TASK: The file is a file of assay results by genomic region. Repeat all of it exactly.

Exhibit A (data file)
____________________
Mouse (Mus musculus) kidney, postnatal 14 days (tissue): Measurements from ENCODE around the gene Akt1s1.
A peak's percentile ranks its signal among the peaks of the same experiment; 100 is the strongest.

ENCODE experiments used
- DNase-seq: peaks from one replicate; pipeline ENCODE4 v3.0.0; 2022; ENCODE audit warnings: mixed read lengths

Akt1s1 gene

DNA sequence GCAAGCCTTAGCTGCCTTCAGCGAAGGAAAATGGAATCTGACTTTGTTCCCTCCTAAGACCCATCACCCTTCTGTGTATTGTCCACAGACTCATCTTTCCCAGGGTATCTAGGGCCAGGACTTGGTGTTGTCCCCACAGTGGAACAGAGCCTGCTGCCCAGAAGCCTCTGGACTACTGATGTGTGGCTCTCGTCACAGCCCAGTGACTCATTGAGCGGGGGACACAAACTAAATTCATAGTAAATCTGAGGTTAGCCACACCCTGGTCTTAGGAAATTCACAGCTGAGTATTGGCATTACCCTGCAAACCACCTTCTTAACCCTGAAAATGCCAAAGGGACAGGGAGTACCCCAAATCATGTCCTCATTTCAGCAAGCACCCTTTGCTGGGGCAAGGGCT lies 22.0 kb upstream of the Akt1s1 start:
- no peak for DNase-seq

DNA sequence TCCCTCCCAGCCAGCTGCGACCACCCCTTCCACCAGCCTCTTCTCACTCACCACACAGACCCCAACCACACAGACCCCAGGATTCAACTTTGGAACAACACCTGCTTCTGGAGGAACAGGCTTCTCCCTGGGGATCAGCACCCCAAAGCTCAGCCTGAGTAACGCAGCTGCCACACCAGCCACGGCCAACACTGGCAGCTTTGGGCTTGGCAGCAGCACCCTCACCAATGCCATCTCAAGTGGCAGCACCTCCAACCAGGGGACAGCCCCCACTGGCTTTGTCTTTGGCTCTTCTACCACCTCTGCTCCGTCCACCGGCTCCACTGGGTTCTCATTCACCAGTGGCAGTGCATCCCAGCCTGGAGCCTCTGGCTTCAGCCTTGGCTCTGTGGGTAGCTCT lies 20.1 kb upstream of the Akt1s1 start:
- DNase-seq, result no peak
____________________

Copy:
Mouse (Mus musculus) kidney, postnatal 14 days (tissue): Measurements from ENCODE around the gene Akt1s1.
A peak's percentile ranks its signal among the peaks of the same experiment; 100 is the strongest.

ENCODE experiments used
- DNase-seq: peaks from one replicate; pipeline ENCODE4 v3.0.0; 2022; ENCODE audit warnings: mixed read lengths

Akt1s1 gene

DNA sequence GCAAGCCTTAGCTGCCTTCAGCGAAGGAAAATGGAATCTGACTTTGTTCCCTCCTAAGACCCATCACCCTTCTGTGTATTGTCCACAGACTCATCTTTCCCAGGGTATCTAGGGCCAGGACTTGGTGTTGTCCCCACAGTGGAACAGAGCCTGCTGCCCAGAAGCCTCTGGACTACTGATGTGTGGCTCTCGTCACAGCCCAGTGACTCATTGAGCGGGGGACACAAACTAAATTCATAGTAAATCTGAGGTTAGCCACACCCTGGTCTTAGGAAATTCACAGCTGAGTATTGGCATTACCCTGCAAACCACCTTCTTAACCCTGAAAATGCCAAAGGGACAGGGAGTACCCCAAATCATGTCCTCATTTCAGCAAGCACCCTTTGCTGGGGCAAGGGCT lies 22.0 kb upstream of the Akt1s1 start:
- no peak for DNase-seq

DNA sequence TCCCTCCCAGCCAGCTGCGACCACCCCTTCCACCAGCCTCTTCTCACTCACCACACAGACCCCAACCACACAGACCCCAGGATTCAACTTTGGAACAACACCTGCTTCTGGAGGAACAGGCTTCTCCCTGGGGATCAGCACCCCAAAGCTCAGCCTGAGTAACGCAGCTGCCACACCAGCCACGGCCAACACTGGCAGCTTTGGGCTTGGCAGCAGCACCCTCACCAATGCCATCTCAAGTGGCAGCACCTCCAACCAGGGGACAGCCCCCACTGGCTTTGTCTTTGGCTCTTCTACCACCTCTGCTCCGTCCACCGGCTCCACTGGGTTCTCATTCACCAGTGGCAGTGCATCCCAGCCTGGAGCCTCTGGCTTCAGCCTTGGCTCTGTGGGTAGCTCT lies 20.1 kb upstream of the Akt1s1 start:
- DNase-seq, result no peak